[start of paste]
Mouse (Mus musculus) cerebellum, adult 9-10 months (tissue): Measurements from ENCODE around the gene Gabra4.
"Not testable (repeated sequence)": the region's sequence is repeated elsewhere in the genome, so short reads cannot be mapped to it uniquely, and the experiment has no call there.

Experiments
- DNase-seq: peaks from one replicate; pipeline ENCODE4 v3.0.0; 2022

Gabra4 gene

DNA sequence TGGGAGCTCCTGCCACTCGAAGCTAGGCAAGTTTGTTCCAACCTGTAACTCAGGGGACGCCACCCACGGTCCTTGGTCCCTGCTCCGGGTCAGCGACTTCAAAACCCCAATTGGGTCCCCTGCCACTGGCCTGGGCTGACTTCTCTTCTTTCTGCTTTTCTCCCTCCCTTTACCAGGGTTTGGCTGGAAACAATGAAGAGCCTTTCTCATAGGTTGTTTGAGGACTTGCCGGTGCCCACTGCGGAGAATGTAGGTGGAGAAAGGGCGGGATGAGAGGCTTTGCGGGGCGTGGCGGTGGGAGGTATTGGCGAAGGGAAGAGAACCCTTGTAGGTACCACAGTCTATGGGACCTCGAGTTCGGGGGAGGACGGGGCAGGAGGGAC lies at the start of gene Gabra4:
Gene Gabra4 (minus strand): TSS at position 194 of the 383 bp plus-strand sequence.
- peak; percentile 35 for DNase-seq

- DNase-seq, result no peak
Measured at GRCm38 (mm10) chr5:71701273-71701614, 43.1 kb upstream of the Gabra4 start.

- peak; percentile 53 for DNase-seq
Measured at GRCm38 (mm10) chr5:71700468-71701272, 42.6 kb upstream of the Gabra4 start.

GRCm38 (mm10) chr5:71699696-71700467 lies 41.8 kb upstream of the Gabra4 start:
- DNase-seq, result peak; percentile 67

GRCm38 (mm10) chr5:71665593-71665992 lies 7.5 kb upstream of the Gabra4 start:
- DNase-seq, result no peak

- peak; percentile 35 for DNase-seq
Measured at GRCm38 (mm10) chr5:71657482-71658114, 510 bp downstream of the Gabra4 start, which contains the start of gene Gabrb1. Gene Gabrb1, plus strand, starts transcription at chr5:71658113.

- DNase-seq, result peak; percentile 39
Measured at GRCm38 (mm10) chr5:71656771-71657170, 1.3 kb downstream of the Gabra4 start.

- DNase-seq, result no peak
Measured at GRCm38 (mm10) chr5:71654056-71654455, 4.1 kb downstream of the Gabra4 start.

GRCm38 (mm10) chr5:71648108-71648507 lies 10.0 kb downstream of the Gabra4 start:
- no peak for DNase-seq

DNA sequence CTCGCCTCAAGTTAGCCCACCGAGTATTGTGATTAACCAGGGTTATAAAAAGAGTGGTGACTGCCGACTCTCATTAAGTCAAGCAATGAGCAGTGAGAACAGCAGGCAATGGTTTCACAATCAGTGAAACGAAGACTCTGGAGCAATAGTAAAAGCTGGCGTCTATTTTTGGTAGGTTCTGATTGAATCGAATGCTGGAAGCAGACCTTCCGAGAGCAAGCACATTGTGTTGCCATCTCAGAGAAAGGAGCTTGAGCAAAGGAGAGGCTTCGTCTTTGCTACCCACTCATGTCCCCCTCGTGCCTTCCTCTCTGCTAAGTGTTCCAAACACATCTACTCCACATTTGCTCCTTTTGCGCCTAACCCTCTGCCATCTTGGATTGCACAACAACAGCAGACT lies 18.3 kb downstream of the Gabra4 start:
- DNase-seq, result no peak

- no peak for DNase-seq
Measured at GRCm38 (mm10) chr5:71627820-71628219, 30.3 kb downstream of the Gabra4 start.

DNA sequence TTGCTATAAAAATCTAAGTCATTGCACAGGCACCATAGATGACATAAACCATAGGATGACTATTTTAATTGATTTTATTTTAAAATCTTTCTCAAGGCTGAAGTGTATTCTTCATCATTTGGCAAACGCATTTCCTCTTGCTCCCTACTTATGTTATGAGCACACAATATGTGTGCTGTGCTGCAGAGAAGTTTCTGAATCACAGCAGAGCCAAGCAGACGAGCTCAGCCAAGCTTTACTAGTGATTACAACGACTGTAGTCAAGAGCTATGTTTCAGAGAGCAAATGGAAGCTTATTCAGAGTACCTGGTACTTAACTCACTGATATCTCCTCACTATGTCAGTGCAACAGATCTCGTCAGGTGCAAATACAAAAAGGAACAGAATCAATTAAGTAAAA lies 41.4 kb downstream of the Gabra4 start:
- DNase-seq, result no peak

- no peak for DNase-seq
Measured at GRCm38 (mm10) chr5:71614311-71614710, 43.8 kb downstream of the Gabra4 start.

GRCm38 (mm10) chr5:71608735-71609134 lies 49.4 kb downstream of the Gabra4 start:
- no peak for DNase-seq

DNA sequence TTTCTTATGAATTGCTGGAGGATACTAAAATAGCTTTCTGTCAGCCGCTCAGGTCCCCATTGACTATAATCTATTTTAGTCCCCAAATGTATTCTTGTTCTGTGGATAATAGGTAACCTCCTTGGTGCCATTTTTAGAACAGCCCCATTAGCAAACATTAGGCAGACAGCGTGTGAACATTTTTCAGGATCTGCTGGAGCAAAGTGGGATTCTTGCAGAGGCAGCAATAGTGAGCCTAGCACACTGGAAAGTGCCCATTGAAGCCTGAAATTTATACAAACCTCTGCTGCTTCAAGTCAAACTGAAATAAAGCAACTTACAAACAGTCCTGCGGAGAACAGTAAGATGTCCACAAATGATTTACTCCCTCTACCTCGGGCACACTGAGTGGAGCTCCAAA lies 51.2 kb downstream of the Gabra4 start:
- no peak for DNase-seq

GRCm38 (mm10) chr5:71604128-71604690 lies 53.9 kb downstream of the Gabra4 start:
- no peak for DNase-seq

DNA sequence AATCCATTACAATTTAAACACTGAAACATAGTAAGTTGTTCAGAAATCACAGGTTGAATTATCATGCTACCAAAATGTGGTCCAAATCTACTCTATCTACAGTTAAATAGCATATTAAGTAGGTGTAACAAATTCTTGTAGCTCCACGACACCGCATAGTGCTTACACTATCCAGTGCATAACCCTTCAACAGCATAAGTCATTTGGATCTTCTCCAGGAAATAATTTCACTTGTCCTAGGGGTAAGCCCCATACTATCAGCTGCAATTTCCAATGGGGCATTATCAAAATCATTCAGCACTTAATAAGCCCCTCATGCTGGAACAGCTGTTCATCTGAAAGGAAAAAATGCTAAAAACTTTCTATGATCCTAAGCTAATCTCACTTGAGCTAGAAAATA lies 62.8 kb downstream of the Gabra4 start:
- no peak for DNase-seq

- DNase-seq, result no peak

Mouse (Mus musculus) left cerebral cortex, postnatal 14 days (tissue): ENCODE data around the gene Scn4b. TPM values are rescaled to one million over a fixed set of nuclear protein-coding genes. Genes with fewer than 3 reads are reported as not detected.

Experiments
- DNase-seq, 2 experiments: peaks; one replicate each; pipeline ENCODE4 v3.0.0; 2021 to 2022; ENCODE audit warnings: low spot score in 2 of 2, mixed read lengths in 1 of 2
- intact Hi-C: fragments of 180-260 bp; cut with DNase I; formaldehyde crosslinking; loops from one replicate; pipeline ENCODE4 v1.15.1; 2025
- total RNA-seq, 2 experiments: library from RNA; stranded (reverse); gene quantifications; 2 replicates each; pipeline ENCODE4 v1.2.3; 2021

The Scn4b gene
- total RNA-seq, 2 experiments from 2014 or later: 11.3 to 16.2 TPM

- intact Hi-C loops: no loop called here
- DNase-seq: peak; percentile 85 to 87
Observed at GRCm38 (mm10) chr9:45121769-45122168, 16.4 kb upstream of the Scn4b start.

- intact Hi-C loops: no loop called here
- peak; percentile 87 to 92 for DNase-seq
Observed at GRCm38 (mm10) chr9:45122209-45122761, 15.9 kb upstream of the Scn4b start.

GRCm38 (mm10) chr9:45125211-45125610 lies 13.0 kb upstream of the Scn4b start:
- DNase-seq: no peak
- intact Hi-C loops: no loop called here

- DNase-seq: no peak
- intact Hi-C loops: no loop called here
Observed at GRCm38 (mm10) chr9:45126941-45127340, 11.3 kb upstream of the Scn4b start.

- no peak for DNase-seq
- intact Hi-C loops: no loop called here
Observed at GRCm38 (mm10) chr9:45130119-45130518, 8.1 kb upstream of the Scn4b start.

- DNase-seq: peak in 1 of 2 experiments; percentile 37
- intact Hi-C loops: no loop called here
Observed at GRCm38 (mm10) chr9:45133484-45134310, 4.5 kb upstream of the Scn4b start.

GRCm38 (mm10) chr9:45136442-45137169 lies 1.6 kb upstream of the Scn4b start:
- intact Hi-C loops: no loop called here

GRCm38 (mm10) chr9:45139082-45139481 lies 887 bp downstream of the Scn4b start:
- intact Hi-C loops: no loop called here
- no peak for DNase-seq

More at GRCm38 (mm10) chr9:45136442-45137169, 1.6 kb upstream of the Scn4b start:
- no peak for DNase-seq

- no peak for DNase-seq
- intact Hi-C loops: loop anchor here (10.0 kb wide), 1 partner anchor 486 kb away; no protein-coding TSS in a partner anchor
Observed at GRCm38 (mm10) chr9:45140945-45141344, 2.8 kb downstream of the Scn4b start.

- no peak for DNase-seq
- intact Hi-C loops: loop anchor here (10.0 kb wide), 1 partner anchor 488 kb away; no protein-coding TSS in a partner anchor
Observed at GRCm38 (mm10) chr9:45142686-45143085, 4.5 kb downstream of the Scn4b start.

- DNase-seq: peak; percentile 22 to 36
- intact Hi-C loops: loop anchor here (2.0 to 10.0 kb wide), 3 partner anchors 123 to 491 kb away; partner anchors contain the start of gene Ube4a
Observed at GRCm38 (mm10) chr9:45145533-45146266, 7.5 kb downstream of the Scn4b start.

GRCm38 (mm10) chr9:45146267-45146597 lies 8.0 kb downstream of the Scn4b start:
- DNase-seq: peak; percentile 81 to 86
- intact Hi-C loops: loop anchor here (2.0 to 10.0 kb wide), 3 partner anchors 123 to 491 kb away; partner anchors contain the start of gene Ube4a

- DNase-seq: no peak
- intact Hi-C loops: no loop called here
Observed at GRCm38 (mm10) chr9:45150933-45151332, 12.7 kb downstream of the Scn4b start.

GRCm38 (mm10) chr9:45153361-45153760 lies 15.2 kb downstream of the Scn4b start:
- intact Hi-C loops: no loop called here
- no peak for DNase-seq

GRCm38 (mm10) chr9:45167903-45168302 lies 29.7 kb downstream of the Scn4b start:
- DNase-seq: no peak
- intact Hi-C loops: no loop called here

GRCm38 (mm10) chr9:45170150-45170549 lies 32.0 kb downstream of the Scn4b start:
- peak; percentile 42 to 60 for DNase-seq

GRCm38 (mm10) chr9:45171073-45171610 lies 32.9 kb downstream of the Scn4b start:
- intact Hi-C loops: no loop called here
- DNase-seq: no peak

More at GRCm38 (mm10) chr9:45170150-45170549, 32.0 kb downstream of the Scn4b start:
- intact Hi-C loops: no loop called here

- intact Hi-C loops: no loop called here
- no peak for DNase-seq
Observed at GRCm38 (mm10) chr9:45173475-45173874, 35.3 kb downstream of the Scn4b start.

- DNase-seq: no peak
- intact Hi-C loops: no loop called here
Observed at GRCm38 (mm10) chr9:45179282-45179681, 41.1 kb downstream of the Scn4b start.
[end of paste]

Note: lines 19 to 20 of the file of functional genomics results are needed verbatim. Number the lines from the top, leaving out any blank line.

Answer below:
- DNase-seq, result peak; percentile 39
Measured at GRCm38 (mm10) chr5:71656771-71657170, 1.3 kb downstream of the Gabra4 start.